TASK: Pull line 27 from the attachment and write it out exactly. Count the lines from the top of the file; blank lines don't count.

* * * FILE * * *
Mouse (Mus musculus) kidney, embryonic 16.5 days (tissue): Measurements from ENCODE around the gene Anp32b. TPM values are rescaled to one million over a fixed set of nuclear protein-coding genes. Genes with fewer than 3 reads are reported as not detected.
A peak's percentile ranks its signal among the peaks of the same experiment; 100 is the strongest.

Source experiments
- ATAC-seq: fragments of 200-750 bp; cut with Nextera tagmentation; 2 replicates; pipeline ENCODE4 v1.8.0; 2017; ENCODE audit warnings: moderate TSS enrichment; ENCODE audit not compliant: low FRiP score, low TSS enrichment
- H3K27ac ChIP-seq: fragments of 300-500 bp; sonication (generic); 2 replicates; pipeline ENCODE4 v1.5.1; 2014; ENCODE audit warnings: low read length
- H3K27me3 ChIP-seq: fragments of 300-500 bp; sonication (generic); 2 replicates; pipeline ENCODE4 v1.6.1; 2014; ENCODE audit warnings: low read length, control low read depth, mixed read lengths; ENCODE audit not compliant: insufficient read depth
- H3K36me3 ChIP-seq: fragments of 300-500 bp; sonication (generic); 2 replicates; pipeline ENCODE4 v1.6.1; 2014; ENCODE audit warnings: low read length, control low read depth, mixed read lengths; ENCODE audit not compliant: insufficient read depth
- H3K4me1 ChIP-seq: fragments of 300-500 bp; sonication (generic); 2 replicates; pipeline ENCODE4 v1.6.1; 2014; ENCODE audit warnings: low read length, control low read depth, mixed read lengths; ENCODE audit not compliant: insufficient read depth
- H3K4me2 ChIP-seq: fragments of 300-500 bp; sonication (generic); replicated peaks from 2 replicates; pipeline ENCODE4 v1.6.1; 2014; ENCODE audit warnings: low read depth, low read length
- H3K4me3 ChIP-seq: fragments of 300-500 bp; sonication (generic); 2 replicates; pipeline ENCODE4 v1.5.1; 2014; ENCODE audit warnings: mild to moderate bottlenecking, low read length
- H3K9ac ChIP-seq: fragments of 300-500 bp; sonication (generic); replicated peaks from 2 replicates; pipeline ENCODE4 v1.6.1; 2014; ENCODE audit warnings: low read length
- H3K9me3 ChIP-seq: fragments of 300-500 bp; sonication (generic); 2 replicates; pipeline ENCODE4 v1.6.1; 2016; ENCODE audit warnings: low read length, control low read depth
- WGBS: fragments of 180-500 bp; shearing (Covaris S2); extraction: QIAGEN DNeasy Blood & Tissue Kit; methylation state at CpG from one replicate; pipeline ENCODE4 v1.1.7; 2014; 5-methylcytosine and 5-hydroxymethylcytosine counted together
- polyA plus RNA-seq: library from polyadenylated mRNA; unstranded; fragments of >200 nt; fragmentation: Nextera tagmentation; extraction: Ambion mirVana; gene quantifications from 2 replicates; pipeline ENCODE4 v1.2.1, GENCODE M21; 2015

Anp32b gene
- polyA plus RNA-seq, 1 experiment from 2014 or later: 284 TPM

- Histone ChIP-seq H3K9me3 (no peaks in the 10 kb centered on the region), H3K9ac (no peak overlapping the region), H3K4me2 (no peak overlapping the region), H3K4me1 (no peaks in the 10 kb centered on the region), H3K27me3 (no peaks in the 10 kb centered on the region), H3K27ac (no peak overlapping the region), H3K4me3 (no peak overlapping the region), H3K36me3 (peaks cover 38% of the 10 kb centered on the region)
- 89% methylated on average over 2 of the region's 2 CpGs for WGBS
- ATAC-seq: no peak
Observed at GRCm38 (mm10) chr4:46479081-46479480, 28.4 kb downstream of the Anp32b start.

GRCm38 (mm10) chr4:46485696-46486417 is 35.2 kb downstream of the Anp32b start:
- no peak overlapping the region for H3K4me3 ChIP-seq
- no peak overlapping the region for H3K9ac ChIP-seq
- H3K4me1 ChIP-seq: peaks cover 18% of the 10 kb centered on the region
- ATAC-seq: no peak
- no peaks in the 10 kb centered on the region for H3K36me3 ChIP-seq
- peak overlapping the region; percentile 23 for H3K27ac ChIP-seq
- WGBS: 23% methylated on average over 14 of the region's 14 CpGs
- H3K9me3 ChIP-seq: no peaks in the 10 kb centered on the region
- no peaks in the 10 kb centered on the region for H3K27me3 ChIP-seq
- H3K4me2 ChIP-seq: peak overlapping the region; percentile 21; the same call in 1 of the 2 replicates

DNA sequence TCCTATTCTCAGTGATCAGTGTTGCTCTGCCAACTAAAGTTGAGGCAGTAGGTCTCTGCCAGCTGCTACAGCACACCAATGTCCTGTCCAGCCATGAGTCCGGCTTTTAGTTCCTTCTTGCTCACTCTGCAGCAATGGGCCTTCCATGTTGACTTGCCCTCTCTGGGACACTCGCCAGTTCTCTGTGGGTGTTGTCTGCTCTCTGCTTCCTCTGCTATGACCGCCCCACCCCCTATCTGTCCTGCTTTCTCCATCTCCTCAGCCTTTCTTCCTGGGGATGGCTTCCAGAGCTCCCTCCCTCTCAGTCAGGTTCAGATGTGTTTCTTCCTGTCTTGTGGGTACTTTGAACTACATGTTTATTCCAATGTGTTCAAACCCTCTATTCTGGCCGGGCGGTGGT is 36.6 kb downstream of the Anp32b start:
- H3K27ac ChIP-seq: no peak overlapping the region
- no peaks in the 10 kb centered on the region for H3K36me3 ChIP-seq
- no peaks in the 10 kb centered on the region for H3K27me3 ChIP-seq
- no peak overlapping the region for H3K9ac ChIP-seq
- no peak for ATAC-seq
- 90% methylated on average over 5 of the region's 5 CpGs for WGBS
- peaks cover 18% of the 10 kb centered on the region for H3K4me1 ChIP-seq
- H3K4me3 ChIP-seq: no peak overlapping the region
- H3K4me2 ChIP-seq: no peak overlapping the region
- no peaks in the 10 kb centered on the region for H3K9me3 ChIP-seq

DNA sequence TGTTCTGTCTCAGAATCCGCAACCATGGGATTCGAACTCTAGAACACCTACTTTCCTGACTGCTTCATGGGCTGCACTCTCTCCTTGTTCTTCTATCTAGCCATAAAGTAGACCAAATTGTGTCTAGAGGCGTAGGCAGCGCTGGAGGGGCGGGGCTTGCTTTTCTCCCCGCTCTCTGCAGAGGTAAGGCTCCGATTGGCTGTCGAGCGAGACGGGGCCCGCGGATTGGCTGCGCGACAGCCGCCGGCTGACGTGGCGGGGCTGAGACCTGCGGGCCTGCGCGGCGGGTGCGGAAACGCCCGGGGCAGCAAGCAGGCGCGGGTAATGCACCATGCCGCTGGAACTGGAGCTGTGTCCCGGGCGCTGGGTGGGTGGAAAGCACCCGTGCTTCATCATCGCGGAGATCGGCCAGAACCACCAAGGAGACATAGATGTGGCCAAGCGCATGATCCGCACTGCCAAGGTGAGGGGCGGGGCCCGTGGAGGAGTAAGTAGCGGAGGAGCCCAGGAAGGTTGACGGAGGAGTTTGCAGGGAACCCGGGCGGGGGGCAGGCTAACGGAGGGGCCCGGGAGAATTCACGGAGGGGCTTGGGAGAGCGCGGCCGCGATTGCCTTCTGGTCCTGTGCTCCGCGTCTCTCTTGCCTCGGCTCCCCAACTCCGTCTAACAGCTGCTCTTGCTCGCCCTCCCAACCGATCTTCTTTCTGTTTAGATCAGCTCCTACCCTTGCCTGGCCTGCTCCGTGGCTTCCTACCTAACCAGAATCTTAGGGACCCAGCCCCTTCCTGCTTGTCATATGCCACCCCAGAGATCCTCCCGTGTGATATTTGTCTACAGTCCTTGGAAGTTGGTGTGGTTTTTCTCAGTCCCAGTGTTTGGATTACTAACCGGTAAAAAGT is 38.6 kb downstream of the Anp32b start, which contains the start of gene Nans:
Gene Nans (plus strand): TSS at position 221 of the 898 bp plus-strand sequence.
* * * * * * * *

- peak overlapping the region; percentile 23 for H3K27ac ChIP-seq